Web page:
WhatsApp’s Founder Accused Facebook of “Sold My Users’ Privacy”


Brian Acton, a well-known personality as a WhatsApp’s co-founder has accused Facebook of mishandling the WhatsApp’s user data, described it as “(Facebook) sold my user’s privacy.” Mr. Acton made a fortune from the sale of WhatsApp to Facebook in 2018 to the tune of $19 billion in both stocks and cash. He expressed regret, as the acquisition of itself was detrimental to the users. “I sold my users’ privacy to a larger benefit. I made a choice and a compromise. And I live with that every day. It was like, okay, well, you want to do these things I don’t want to do. It’s better if I get out of your way. And I did.” marked Acton.

This is not the first time that the WhatsApp co-founder criticised Facebook, last March 2018, during the height of the Facebook-Cambridge Analytica fiasco, he was behind the viral #DELETEFACEBOOK campaign:

It is time. #deletefacebook

— Brian Acton (@brianacton) March 20, 2018

The Cambridge-Analytica controversy was very embarrassing for the Social Media giant, to a point that Facebook’s CEO Mark Zuckerberg himself confessed that 87 million FB users were involved in the incident. Acton officially left Facebook in February 2017, he was very vocal from the inside of the company against the adoption of the targeted advert policy to further Facebook’s goal of monetizing the user’s data. He also had a tension-filled disagreements with Zuckerberg and the company COO, Sheryl Sandberg.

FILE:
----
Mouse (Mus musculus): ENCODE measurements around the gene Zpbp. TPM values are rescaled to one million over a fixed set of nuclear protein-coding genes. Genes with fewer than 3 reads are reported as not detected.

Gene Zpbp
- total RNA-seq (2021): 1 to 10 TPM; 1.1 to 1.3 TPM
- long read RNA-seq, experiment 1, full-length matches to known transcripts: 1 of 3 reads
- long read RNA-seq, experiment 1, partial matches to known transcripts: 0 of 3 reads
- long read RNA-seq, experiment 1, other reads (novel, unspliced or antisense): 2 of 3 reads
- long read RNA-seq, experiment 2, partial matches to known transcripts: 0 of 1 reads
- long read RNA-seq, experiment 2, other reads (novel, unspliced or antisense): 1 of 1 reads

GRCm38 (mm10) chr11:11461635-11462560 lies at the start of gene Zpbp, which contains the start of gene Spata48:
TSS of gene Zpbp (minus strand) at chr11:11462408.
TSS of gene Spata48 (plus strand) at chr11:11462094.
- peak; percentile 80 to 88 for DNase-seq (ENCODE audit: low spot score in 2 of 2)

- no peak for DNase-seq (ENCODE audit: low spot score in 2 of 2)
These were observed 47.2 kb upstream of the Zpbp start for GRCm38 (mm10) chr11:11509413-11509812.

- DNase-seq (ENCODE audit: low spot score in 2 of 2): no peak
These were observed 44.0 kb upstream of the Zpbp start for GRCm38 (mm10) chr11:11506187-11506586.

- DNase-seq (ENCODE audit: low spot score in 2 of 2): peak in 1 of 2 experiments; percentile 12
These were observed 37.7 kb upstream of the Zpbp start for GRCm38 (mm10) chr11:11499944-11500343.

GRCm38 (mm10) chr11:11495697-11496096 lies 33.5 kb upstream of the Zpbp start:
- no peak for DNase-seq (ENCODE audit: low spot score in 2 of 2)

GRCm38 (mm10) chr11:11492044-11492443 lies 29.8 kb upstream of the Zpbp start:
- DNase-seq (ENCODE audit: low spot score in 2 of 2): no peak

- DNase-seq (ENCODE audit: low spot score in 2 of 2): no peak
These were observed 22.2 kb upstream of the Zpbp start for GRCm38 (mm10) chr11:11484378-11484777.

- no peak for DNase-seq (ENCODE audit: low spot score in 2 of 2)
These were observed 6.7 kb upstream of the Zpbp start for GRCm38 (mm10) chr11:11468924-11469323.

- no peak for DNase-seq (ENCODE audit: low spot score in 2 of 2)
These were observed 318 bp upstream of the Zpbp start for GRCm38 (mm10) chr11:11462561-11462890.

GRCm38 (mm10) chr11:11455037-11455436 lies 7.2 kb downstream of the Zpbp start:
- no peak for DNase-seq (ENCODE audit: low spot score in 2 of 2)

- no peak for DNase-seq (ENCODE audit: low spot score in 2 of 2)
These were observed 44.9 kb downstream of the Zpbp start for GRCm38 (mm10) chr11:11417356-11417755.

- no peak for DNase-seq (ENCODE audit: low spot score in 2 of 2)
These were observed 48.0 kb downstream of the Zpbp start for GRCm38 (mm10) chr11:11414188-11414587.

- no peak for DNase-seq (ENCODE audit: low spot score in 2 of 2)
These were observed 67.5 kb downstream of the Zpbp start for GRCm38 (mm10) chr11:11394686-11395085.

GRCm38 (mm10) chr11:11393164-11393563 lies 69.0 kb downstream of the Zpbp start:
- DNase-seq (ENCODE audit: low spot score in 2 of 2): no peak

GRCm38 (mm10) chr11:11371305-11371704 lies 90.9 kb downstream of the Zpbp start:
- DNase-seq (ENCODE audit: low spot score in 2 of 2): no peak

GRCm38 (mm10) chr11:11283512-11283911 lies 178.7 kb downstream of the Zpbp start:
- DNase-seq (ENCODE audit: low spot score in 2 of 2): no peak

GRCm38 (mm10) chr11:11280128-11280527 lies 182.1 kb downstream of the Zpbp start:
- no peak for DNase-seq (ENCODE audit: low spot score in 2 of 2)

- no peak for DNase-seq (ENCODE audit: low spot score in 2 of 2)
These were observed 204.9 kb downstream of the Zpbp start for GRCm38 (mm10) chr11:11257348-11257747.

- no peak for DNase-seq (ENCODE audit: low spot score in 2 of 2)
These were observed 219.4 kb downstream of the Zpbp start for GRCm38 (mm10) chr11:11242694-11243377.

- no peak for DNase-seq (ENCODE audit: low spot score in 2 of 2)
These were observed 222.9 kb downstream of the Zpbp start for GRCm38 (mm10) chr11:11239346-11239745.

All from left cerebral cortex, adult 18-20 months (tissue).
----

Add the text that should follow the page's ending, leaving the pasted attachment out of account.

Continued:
Although unofficially, David Marcus is a Blockchain Division lead of Facebook which has nothing to do with WhatsApp’s operation, he denied the accusation of Action against the firm. “Call me old fashioned. But I find attacking the people and company that made you a billionaire, and went to an unprecedented extent to shield and accommodate you for years, low-class. It’s actually a whole new standard of low-class. I’ll close by saying that as far as I’m concerned, and as a former lifelong entrepreneur and founder, there’s no other large company I’d work at, and no other leader I’d work for. I want to work on hard problems that positively impact the lives of billions of people around the world. And Facebook is truly the only company that’s singularly about people. Not about selling devices. Not about delivering goods with less friction. Not about entertaining you. Not about helping you find information. Just about people,” said the very passionate Marcus.

Marcus did his best to protect Zuckerberg’s reputation as CEO, and refuted Acton’s accusation. WhatsApp he claimed is in good hands, thanks to the CEO, the original goal of delivering a great messaging experience is a professional way of leaning towards “opportunity to build and deliver on that promise.”

Asked for comment, Facebook’s spokesperson only shared a short message: “Thanks to the team’s relentless focus on building valuable features, WhatsApp is now an important part of over a billion people’s lives, and we’re excited about what the future holds.” Acton was also asked who is Zuckerberg as the CEO of Facebook, and he describe him as: “I couldn’t tell you much about the guy. Targeted advertising is what makes me unhappy. No ads, no games, no gimmicks”—a direct contrast with a parent company that derived 98% of its revenue from advertising. Another motto had been “Take the time to get it right,” concluded Acton.

Also Read:

A Quick Glimpse On The WhatsApp “Spyware” Issue

WhatsApp Launches Service to Fight Fake News in India


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